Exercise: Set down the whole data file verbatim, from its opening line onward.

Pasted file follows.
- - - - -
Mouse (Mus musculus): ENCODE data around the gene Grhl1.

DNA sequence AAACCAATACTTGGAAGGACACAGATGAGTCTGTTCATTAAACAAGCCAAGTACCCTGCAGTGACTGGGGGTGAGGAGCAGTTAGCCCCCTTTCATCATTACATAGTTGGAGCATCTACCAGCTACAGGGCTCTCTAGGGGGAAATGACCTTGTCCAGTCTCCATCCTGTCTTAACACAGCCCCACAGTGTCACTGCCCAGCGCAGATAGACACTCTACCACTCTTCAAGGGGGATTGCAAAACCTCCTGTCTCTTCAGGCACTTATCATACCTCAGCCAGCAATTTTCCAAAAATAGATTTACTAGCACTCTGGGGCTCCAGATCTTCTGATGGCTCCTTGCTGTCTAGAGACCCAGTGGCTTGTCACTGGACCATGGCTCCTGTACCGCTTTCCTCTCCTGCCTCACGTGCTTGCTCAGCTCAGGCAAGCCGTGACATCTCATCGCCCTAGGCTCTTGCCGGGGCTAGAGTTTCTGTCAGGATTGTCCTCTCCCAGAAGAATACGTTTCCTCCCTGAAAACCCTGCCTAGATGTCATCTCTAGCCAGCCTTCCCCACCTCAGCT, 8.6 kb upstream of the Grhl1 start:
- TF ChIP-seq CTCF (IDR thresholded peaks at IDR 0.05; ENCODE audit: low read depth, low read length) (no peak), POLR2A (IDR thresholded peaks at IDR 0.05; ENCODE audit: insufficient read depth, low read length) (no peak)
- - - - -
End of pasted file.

Mouse (Mus musculus): ENCODE data around the gene Grhl1.

DNA sequence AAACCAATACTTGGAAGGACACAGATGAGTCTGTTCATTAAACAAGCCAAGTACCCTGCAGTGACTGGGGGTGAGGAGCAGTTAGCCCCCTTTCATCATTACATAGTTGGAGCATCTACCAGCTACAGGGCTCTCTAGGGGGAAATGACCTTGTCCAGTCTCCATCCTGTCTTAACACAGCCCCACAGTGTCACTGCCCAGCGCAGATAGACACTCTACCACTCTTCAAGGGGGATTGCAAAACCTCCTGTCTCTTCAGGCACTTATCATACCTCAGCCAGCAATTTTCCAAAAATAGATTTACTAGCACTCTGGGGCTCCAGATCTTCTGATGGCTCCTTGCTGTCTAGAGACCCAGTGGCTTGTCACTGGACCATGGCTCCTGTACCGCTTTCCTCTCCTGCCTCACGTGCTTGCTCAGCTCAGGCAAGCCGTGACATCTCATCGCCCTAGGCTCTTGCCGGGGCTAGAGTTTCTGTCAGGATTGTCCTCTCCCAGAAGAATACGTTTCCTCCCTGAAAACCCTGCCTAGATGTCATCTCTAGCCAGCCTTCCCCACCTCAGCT, 8.6 kb upstream of the Grhl1 start:
- TF ChIP-seq CTCF (IDR thresholded peaks at IDR 0.05; ENCODE audit: low read depth, low read length) (no peak), POLR2A (IDR thresholded peaks at IDR 0.05; ENCODE audit: insufficient read depth, low read length) (no peak)